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Maggie Rants [and Raves]

Full Service: All Product Supplied at Salon

by Maggie Franklin | April 15, 2015 | Bookmark +

That’s going to be the new headline on my website.

I have long held strong opinions about so-called “advice” to clients to bring their own implements to their nail appointments.

That’s a big NO for me.

Aside from arguments regarding the quality of the implements, I have no idea how a client stores her implements at home. I can’t control how they are transported. I would need the client to arrive 15 minutes early to allow me to properly clean and disinfect her implements.

I can’t use a file that a client has provided since most files aren’t recognized by California as “disinfectable.”

If a client presented me with her personal implements with expectations of my using them in her service, she would be in for a good old fashioned schoolin’.

Fortunately, I’ve never had anyone actually try it, although I have had a few phone calls asking about it.

Today I checked my voicemail and discovered a message that was left late yesterday afternoon that left me horrified.

The woman on the recording left me a detailed message requesting a full set of acrylic nails using “free forms.” She was hoping to get in later the same day. (My next opening is currently August 4.) Then she uttered the words, “I have my own acrylic.”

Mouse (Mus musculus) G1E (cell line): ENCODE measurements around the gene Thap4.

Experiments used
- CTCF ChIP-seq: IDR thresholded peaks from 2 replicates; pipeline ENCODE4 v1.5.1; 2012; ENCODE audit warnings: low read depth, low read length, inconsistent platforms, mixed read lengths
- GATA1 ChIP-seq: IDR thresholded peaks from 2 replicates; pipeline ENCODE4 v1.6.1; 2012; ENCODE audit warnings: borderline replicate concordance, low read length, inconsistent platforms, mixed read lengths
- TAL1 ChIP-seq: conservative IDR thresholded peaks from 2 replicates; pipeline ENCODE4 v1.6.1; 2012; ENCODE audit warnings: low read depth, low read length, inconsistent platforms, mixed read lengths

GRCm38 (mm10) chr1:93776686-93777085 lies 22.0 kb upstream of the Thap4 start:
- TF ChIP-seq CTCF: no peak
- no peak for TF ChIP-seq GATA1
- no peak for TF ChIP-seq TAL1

I replayed the message. The first time around, I thought she was saying that she already had product on her nails and I thought maybe she meant to have that removed before we did a full set.

No. Upon closer review, she meant she has her own acrylic product that she would like me to apply to her nails.

Oh good gravy! Where do I begin?!

Well, simply put, I begin with “no.”

There is NO WAY for me to know the quality of her product. There are the questions of where she got it, when she got it, who she got it from, how she has stored it, and whether or not it’s even the product it claims to be. Did she buy it off of eBay? Or maybe at the flea market?

Then there’s the issue of whether or not it’s MMA — regardless of whether it claims to be or not.

The California business and professions code specifically forbids the presence of products containing MMA on the premises of a licensed establishment. Whatever she has, it’s possible that it’s illegal for me to even have it in here!

Oh lordy.

No. No. No. And just NO.

I so desperately want to return her call and scream all these things into the mouthpiece. But I suspect it will be sufficient to inform her that I don’t have an available opening for another four months and that I will not use product or implements provided by clients.

Oh yeah, lady, one more thing — NO!


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